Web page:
Tracking Treatment Effectiveness with iMapInvasives in Florida
For the past three years Florida’s Natural Heritage Program, the Florida Natural Areas Inventory (FNAI), has used the iMapInvasives application to record data associated with evaluations of invasive plant treatment efforts funded by the Florida Fish and Wildlife Conservation Commission (FWC). FNAI maps pre-treatment occupied areas (assessment polygons), the areas treated (treatment polygons), the portions of the treatment areas that they check (post- treatment survey polygons), and then post-treatment assessments that depict areas still occupied by invasives.
The post-treatment surveys are particularly useful since they indicate areas that were surveyed for plants but in which they were not found (negative data). FNAI also uses these records to record the effectiveness of evaluated treatments. As a natural heritage program they are particularly concerned with the impacts of invasive plants and associated management efforts on biodiversity. Rare plants in the vicinity of invasives management projects are visited and any impacts noted in iMap. Additional data is collected for the updating of Element Occurrences (rare species populations tracked by heritage programs). Once these data are entered, FWC staff and staff of cooperating agencies can log on to the site and view a complete before and after depiction of the invasive plant situation in the vicinity of their treatment areas.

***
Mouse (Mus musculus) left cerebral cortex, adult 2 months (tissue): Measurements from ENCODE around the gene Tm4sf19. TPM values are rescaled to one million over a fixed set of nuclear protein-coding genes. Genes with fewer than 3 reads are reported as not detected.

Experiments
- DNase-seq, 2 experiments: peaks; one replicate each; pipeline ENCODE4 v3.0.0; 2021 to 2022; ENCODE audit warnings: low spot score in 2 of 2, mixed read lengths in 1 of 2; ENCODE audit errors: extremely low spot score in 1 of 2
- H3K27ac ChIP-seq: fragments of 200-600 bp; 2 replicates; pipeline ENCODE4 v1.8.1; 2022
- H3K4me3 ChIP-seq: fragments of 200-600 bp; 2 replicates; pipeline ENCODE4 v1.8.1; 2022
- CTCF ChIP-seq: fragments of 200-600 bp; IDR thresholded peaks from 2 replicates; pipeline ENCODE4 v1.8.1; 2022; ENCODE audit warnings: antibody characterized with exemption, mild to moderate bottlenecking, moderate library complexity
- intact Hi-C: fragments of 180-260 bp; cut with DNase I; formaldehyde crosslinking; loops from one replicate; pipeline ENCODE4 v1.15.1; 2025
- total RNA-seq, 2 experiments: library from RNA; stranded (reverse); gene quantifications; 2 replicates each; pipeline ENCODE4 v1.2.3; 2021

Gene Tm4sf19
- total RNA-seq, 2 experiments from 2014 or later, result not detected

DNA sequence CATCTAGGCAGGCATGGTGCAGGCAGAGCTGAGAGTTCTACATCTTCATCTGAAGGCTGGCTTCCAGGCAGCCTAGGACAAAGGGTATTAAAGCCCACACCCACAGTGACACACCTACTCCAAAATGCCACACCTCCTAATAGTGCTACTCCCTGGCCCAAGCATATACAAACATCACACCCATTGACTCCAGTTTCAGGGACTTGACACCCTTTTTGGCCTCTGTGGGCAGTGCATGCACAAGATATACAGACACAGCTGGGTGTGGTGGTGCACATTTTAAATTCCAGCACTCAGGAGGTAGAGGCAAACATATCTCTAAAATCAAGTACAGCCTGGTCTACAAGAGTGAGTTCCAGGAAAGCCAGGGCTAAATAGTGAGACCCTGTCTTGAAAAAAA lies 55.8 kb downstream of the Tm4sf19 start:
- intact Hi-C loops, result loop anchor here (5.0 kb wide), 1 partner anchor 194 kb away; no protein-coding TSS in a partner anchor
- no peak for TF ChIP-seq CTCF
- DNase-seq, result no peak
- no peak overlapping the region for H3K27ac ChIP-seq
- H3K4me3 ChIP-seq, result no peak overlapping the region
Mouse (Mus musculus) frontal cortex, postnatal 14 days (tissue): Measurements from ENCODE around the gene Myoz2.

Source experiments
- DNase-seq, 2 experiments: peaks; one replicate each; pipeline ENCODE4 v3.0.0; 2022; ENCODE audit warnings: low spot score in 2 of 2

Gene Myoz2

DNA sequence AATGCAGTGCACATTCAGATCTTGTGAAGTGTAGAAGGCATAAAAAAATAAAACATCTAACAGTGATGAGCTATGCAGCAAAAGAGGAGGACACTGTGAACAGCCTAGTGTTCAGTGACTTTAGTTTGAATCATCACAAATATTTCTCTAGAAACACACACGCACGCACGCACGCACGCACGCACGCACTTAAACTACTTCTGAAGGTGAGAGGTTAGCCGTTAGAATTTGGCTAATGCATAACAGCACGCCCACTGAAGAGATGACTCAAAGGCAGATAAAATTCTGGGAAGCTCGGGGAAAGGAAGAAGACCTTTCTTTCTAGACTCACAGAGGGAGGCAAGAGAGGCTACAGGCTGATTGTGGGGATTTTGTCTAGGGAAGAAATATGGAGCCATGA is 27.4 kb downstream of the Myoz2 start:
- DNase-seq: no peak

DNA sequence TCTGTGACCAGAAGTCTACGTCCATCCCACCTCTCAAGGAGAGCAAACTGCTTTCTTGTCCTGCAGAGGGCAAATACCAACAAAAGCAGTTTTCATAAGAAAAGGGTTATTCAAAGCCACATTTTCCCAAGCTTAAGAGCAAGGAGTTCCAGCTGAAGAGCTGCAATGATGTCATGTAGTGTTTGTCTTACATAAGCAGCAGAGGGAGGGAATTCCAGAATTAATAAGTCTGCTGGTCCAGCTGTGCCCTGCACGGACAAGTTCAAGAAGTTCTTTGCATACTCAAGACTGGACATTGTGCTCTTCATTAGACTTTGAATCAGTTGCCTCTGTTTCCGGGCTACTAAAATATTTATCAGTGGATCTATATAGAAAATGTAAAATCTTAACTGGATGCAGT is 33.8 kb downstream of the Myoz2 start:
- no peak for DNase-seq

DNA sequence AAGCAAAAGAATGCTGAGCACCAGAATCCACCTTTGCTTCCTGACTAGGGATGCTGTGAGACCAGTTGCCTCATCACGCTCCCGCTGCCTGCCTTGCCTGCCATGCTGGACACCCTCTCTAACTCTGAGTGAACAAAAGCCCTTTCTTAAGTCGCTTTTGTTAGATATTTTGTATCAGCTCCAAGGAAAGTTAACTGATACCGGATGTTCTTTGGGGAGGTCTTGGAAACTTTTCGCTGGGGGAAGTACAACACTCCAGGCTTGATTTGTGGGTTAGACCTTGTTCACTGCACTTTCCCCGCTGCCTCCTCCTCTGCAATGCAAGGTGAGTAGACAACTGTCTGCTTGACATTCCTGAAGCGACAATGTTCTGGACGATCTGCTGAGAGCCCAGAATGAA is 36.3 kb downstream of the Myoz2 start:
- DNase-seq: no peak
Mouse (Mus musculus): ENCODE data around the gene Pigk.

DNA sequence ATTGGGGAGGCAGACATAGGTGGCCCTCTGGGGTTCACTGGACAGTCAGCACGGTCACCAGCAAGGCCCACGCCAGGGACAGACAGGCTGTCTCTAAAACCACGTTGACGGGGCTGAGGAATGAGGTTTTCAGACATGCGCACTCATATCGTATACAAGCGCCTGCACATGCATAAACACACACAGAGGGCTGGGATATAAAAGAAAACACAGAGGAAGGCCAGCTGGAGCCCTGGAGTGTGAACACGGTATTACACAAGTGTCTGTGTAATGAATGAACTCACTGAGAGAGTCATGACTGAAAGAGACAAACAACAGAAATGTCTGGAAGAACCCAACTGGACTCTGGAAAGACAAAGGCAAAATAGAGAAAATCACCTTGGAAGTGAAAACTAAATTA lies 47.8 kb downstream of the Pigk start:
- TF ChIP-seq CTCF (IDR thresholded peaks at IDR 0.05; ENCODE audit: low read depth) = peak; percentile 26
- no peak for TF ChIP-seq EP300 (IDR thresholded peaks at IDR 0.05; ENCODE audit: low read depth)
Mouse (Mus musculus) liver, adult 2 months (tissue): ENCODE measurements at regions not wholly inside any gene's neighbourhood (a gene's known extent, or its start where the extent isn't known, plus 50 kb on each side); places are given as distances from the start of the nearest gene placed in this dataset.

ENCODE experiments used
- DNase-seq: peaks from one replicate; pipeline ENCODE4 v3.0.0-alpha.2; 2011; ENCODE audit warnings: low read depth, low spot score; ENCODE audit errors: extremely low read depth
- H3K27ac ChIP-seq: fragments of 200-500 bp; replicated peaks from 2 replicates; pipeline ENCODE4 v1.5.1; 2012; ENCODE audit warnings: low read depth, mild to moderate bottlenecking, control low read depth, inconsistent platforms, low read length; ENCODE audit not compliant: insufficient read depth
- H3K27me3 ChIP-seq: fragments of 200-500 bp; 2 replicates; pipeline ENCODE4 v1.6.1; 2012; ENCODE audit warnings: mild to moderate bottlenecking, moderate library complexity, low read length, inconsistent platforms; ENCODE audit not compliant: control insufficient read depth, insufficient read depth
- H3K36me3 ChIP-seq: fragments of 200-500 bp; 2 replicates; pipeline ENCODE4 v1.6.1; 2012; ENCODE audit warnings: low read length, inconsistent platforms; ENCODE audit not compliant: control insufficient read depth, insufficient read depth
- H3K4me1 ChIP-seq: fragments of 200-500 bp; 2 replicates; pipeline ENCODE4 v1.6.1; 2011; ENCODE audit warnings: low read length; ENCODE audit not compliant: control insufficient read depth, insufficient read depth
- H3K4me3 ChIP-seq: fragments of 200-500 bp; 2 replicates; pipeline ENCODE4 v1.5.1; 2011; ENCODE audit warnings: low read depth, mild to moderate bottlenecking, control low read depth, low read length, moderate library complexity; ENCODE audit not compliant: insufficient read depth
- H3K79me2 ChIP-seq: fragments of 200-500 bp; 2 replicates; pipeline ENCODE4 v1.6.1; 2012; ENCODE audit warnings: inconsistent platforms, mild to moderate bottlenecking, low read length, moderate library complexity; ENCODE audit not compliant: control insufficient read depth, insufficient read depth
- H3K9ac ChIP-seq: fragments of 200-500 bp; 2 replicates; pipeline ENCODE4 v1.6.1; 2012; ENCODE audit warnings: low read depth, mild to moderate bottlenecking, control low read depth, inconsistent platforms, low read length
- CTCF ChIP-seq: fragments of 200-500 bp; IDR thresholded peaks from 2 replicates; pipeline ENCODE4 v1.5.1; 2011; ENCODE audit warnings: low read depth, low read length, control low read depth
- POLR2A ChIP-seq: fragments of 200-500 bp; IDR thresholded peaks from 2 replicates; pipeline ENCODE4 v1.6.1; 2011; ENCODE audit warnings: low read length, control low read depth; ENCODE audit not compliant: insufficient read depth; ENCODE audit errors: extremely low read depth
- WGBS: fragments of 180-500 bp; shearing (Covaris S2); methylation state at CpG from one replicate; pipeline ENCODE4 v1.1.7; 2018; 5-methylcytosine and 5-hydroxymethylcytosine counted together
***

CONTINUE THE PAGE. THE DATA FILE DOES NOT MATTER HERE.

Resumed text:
Areas in need of further management are clearly identifiable and contractors can be recalled to a site if areas planned for treatment were missed. The data in the underlying iMap database can also be exported for custom report generation. FWC administrators have described the iMap system as the “Easy button” for mapping invasive plants.
Want to get involved in your state? See the login page for a list of participating states and a link to your state's home page, where you can request an account.
Using iMapInvasives to Inventory Weeds in the Columbia River Gorge
The Columbia River Gorge draws thousands of visitors a year for hiking, fishing, boating, bird watching, wind surfing, and many other activities. Along with stunning views and dramatic geology, visitors can see a variety of wildlife and wildflowers in the Gorge, but unfortunately many of the blooming species they see while enjoying this National Scenic Area are unwelcome weeds. Some species in particular have been targeted for early detection efforts, to help prevent their spread before they can become too established here.
As the largest river in the Pacific Northwest, the Columbia River is an important transportation corridor for people, commerce, wildlife, and for spreading invasive species. How best to monitor a mix of state, federal, and private lands in two states separated by a river that can be miles across? Cooperative weed management groups on both sides of the river have banded together to form the Columbia River Gorge Cooperative Weed Management Area (CG-CWMA). The group includes representatives of several agencies, non-profits, and universities who work together to protect the Gorge from invasive species.